Publishing that 1960s photo of street children in Woolloomooloo a couple of days ago, led me to look through other pictures of mine from that period. In 1966 I travelled to London looking for experience on Fleet Street. I stayed five years, returning to Australia in 1971. Here are three pictures from that time. Never without a camera, pictures 2 and 3 were shot almost from exactly the same spot, within metres of the door of the basement studio I rented in Soho. Both were made in the moment I emerged into the street, on my way home.
I wonder, was the street life richer and more varied then? In hindsight, it seems so.
Busker, Kings Road, Chelsea, 1966 © Rob Walls
Outside the offices of Tailor & Cutter magazine, Gerrard Street, Soho, London © Rob Walls 1968
Rosie, a well known Soho street character of the 60s, Gerrard Street, Soho © Rob Walls 1969
This year is my 50th year as a professional photographer. But more importantly, today is also the 50th anniversary of the Rolling Stones first gig at the Marquee Club in London. To celebrate our mutual longevity, I thought it might be appropriate to again post my picture of Mick Jagger, taken at the Hyde Park free concert on July 5, 1969.
Mick Jagger, Hyde Park free concert, July 5, 1969. © Rob Walls 1969
Brian Jones had died only two days previously and this was the first concert for replacement guitarist, Mick Taylor. And so here we are both still rocking on 50 years down the track…long may we continue…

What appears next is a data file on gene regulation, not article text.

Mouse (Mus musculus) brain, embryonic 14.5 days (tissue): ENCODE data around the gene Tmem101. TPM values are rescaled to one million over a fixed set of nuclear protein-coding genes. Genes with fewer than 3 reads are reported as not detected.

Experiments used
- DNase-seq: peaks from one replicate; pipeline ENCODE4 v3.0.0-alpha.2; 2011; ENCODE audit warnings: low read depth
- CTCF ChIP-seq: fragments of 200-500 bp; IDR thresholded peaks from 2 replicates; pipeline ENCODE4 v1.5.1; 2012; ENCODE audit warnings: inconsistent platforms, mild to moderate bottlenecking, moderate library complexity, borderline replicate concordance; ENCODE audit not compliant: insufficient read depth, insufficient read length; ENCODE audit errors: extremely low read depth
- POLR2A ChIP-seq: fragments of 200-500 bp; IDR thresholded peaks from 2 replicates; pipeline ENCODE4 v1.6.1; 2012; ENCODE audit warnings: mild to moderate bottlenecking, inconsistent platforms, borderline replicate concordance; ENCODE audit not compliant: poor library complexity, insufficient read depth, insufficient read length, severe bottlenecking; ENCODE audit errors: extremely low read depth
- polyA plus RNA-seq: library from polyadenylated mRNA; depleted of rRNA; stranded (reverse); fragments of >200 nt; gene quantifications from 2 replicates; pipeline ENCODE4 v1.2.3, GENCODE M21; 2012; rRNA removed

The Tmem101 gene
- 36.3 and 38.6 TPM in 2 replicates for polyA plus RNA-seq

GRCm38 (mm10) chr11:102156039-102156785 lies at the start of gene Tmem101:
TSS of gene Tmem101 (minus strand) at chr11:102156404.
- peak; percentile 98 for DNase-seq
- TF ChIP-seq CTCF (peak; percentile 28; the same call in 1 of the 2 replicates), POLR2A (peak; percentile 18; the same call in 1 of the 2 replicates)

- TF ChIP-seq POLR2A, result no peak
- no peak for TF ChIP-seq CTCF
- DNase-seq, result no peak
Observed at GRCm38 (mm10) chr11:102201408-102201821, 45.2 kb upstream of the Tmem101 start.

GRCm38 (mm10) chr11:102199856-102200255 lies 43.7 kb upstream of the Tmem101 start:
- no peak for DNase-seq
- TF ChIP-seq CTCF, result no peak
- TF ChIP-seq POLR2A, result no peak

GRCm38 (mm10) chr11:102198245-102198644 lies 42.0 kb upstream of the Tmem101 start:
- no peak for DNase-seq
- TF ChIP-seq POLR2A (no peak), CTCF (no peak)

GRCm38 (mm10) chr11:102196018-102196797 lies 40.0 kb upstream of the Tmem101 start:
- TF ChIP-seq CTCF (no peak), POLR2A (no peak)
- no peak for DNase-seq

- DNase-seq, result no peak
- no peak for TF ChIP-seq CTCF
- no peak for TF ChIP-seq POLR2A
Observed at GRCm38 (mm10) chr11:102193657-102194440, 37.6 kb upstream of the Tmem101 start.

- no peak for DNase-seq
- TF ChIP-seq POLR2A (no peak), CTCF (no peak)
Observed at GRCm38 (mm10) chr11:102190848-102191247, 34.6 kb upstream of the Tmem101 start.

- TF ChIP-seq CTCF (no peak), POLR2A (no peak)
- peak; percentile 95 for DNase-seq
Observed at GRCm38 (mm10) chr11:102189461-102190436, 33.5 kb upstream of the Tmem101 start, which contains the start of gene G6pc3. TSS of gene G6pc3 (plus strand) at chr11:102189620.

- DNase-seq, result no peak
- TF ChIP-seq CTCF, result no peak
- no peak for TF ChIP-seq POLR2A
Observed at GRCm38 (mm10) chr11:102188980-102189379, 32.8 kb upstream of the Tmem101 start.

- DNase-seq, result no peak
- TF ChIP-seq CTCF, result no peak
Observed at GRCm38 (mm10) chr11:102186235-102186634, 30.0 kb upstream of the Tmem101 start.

Mick Jagger, Hyde Park free concert, 5th July, 1969
Hyde Park, London, 5th July, 1969. From time-to-time to young photographers will show me pictures from rock concerts and with an apologetic tone try to excuse the minute size of the musicians on the stage, because they were so far back from the action. How did I get so close? Long lens? Not particularly. This was shot with one of those very heavy old Nikkor 85mm-250mm f4.0 zoom lenses. The trick was to turn up six hours before the gig…and earlier than the 250,000 people in the crowd behind me.
If you’d like to know more about this concert (including a list of the other musicians who performed) there’s a good write-up here.
The publishers of this video of young Jumping Jack Flash performing “Honky Tonk Woman” claim the crowd was 500,000. Suffice to say, it was a whole bunch of people…and if you were at the back of that crowd, even the longest lens would not have helped.